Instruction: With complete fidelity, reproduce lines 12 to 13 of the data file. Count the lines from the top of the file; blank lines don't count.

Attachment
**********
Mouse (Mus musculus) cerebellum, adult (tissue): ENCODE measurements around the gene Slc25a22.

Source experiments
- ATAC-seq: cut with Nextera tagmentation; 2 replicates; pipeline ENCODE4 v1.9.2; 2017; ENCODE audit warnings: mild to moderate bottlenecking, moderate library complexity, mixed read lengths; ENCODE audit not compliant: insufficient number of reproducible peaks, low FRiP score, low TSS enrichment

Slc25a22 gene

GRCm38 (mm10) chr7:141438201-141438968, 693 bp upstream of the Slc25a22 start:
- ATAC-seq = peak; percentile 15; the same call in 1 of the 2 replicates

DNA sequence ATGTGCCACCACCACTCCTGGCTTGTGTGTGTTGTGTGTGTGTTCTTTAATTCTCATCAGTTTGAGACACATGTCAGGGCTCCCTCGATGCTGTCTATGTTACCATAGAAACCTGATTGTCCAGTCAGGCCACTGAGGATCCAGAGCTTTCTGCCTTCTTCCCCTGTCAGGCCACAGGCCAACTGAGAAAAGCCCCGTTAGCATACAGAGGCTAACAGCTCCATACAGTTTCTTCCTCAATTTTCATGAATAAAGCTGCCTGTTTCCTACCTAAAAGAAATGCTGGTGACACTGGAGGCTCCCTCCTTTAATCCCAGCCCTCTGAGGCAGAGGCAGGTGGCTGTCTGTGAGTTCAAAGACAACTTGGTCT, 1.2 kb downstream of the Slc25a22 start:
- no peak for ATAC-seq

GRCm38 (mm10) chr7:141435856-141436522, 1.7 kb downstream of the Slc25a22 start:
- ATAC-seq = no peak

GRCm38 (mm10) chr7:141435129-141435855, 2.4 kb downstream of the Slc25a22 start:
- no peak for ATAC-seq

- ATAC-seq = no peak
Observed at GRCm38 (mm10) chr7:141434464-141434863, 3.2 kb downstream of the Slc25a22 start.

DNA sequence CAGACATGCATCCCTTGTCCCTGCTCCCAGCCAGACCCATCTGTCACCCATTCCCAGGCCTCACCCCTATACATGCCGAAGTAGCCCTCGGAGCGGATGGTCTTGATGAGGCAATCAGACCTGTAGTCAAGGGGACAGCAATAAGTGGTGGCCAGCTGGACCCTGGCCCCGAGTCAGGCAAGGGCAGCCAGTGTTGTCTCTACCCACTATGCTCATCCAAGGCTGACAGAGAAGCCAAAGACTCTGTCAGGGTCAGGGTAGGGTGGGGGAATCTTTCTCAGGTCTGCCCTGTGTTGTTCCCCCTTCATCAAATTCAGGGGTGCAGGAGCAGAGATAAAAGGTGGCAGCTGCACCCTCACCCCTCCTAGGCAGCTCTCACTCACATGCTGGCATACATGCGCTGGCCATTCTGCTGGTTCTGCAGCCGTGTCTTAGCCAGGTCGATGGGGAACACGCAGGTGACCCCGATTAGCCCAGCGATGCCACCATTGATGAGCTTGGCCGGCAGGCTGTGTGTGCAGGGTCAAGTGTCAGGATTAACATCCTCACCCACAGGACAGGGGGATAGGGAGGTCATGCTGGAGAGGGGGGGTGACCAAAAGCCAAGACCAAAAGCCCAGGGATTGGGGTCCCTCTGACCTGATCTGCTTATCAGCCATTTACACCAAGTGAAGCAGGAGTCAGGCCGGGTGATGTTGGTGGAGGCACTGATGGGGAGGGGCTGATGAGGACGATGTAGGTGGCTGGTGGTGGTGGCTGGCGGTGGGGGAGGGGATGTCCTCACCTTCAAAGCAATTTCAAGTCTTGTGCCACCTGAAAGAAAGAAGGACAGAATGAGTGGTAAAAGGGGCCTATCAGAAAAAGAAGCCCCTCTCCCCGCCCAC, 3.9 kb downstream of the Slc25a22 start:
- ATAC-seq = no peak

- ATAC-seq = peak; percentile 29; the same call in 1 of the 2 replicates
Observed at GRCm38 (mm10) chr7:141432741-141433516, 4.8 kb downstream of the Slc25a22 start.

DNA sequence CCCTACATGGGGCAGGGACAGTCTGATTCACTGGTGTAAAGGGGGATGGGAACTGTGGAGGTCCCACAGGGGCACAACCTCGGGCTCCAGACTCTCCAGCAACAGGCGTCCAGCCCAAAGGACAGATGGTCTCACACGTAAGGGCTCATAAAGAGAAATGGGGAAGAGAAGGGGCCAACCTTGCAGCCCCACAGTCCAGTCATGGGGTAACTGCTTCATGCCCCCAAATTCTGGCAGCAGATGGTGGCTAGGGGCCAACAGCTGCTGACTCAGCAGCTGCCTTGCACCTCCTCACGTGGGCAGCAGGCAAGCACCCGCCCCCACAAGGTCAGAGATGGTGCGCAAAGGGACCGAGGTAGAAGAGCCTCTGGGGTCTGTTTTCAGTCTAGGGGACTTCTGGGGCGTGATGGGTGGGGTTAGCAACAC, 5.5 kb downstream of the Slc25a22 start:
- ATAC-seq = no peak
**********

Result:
- no peak for ATAC-seq

- ATAC-seq = no peak